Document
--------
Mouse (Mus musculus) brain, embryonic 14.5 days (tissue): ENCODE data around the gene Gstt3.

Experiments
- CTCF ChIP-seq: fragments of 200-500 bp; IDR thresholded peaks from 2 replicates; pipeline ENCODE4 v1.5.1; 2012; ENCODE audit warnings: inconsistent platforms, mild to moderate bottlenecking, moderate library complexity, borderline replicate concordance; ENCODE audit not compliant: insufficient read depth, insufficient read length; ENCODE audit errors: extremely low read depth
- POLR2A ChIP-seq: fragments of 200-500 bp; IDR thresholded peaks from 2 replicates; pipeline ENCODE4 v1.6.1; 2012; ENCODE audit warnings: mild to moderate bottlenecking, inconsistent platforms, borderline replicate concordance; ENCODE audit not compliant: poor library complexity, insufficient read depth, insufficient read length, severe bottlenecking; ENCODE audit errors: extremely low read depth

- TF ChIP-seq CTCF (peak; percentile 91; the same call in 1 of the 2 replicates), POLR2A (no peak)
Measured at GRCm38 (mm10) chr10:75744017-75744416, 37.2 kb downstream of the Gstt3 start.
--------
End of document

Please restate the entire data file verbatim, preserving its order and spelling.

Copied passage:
Mouse (Mus musculus) brain, embryonic 14.5 days (tissue): ENCODE data around the gene Gstt3.

Experiments
- CTCF ChIP-seq: fragments of 200-500 bp; IDR thresholded peaks from 2 replicates; pipeline ENCODE4 v1.5.1; 2012; ENCODE audit warnings: inconsistent platforms, mild to moderate bottlenecking, moderate library complexity, borderline replicate concordance; ENCODE audit not compliant: insufficient read depth, insufficient read length; ENCODE audit errors: extremely low read depth
- POLR2A ChIP-seq: fragments of 200-500 bp; IDR thresholded peaks from 2 replicates; pipeline ENCODE4 v1.6.1; 2012; ENCODE audit warnings: mild to moderate bottlenecking, inconsistent platforms, borderline replicate concordance; ENCODE audit not compliant: poor library complexity, insufficient read depth, insufficient read length, severe bottlenecking; ENCODE audit errors: extremely low read depth

- TF ChIP-seq CTCF (peak; percentile 91; the same call in 1 of the 2 replicates), POLR2A (no peak)
Measured at GRCm38 (mm10) chr10:75744017-75744416, 37.2 kb downstream of the Gstt3 start.